What to do in this situation? Tenant needs help?

11 Replies

Dear Josh and Jordan, Its Misty from your 40 Paisley Ave rental. I'm writing because I'm having a complete nervous breakdown about some news I've gotten recently. My mom, who not only cosigned to help me get approved for this home, she has also helped me out in part with my rent, and has been diagnosed by her doctor, after dealing with some stomach issues, that not only does she have some type of colitis or maybe something more, further testing is needed, but, she also has 2 holes in her heart, that will require surgery, and in turn will need to take medical leave from work beginning July 31st, which is the day of Her surgery. This all happened very suddenly, as I mentioned previously, that it was her stomach that was giving her trouble, we were all thrown for a loop learning it was her heart too. In short, i unfortunately, just simply cannot sustain the entire amount of the rent on my own in addition to the utilities, and after exploring other options on my end with no answer, I needed to turn to you guys and just be honest, I don't know what to do. Im literally a nervous wreck About this situation especially since school is right around the corner, and knowing that we have a binding agreement with the lease. I'm hoping that you guys may have some options for me. I read subletting was mentioned in the lease, I'm not exactly familiar with all of this renting/lease jargon, or how that would work, or if it's even an available option, I'm just in a desperate situation at this point. I truly am so very sorry, I'm just in the worst position, it feels. I'm really worried about this, in addition to being worried about my moms health, I'm a mess. Please let me know what I can do. I appreciate everything. Thank you. Sent from Yahoo Mail on Android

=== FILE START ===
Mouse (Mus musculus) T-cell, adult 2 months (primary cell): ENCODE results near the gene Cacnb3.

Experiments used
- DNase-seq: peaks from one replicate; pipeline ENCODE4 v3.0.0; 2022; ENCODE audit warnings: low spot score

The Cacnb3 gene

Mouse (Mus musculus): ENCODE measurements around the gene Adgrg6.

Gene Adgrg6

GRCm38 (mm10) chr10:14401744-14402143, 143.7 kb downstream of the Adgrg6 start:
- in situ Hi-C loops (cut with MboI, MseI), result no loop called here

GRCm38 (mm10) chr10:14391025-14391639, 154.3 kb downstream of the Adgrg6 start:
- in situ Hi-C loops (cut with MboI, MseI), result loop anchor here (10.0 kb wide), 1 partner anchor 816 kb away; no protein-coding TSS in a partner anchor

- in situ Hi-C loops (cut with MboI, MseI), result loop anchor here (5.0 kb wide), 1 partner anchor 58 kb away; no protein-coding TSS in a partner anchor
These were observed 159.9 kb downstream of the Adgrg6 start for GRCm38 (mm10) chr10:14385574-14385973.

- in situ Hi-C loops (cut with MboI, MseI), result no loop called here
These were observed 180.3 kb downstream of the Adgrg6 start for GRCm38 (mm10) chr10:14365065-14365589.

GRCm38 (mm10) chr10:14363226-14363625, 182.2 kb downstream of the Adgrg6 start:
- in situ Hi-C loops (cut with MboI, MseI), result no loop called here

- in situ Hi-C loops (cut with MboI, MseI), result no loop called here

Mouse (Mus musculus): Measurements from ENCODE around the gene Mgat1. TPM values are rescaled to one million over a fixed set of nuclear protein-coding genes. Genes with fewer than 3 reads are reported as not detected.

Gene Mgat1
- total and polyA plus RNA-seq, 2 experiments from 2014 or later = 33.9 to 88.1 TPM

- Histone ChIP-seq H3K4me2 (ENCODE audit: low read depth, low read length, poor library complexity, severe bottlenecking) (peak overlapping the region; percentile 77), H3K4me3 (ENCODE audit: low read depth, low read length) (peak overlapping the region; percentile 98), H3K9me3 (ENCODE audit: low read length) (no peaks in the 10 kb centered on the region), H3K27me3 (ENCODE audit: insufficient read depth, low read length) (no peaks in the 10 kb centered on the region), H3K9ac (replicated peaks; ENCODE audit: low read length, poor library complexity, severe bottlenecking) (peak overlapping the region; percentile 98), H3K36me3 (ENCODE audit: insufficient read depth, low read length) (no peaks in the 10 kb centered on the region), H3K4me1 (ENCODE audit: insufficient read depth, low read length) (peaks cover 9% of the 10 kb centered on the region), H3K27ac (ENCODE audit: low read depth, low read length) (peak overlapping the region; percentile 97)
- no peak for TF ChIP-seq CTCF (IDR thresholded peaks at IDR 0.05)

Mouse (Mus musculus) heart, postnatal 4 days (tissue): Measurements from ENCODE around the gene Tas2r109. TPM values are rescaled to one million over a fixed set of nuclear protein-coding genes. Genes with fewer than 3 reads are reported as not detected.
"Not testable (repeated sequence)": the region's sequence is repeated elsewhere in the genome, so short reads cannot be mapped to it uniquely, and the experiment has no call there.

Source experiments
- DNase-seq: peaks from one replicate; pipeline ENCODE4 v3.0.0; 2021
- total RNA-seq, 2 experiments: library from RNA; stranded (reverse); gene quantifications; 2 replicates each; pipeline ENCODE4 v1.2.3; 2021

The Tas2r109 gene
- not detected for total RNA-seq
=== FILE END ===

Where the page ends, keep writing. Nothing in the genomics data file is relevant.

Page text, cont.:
The human aspect would be to help her.  But I've heard every story in the book.  In truth, she is bringing her economic and personal problems to you.  Your relationship with this tenant is a transaction, nothing more.

I'd let her out of her lease, if she leaves.  The lease is in full force, and payment is expected, unless she vacates within 30 days.

Two scenarios will happen.  Your tenant will solve her own problems and stay.  Or they will start to default on the full rental payment.  My advice above is just to proactively get rid of a problem tenant.

@Joshua D. I’m with @Brian Ploszay in this one. Don’t get involved. You can let her out of the lease if you’re in a giving mood but don’t give her any breaks on rent.